2. FOMO will bring even more attendees and exhibitors back in ’23, ’24 and ’25

When our business social media feeds get flooded with “best wishes” messages around various holidays, it can begin to feel repetitive and unproductive. Most people don’t hop on LinkedIn or Instagram in November to see an endless stream of cornucopias and turkeys that bring little value.

Many lighting industry companies were late to the game in developing a robust social media strategy and presence, but we expect many marketing-savvy lighting companies – both exhibitors and attendees – to have a multi-channel approach that will bring their Las Vegas LightFair experiences to the many lighting people who aren’t in attendance. Unlike some unimaginative holiday posts, social media posts from live events attract lots of interest. Videos and any photos that highlight people as much as product/brand will drive high engagement and also a fear of missing out (FOMO) that will likely build momentum for future shows.

A wave of positive LightFair publicity next week combined with positive reviews from those who attended will cause many lighting people to come off the sidelines and be a part of LightFair 2023 in New York City next May.

 

3. Economic pressure will slow LightFair’s year-over-year growth, but it will still grow

It’s likely that most top executives who manage large marketing budgets for LightFair exhibitors were conducting business during the last great recession in 2009 when many companies experienced revenue drops of 15-20% or more. 

Many credible economists predict that we’re heading for another recession, and if that’s true businesspeople will once again trim marketing and travel budgets. Non-exhibitors may sit out another year of LightFair, and current exhibitors may scale back their booth’s size and extravagance for 2023. Far away design firms might hold off on sending its specifiers to the event.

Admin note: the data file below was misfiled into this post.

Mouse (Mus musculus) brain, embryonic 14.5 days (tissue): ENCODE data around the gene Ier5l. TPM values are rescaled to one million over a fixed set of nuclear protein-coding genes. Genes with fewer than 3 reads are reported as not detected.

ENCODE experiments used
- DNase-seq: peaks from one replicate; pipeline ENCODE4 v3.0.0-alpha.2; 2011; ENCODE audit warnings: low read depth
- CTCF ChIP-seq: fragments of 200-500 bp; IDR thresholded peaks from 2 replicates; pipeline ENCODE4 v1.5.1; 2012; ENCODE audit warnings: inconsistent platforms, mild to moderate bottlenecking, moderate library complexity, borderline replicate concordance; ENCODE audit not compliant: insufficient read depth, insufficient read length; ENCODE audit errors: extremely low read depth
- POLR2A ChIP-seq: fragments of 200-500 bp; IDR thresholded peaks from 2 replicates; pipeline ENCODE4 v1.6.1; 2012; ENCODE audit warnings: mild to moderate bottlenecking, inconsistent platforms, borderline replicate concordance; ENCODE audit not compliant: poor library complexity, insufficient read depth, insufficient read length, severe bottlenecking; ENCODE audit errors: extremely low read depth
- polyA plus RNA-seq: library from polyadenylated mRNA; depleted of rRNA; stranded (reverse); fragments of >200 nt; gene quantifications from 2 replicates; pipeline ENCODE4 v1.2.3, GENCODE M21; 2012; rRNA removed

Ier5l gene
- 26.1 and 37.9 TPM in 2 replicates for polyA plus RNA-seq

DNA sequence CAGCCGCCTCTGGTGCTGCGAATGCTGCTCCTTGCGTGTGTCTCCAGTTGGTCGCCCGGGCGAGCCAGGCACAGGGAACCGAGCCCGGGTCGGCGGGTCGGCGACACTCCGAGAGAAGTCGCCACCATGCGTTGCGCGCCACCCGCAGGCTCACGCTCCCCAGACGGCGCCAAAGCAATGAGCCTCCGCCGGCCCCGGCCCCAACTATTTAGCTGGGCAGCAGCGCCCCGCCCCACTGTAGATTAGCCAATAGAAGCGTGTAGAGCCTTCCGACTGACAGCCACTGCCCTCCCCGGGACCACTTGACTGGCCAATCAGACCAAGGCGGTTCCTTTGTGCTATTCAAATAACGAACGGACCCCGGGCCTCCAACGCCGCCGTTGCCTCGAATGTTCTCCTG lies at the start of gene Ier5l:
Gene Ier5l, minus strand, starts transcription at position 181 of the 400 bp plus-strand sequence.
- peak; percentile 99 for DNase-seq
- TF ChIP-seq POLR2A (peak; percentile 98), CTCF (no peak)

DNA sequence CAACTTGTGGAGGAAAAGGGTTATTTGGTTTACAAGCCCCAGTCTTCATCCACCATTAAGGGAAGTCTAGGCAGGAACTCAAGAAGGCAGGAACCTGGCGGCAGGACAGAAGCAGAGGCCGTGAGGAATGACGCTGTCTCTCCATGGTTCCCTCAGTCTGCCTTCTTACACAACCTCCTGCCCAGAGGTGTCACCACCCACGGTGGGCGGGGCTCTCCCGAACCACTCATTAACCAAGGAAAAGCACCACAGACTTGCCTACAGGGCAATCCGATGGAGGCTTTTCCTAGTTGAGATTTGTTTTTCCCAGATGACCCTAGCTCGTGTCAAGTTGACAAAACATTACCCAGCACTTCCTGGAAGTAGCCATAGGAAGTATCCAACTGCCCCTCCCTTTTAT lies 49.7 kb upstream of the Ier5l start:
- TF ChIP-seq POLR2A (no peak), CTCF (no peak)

So if we are headed for some challenging economic times, will a six-figure investment into LightFair 2023 make the cut? For many yes, for some no. But the show will go on and continue to grow.

 

4. The “Support the IES & IALD” drumbeat will become louder

LightFair is owned by three entities: International Market Centers (IMC), the Illuminating Engineering Society (IES) and the International Association of Lighting Designers (IALD.) 

Before the pandemic, the Lightfair revenue share for each party was over $3 million each – but the absence of events and their accompanying revenues have caused financial challenges for both the IES and IALD.

We expect to see some of the more influential lighting industry leaders – mainly those who are prominent specifiers – start to campaign manufacturers for more involvement in the largest North American lighting industry event that also funds a good portion of two super-important industry organizations. We aren’t predicting a complete return of Acuity Brands, Lutron, Legrand and Lumenpulse – but we would expect to see at least two of those four return for 2023, whether they are nudged by highfalutin specifiers or not.

As a wish – and not a prediction – we would also like to see a more deliberate internal campaign among prominent IES and IALD specifier members to encourage more fellow lighting design professionals to invest in future LightFair attendance. If the manufacturers are going to build 600+ square-foot booths, they will be banking on the design community to come experience them.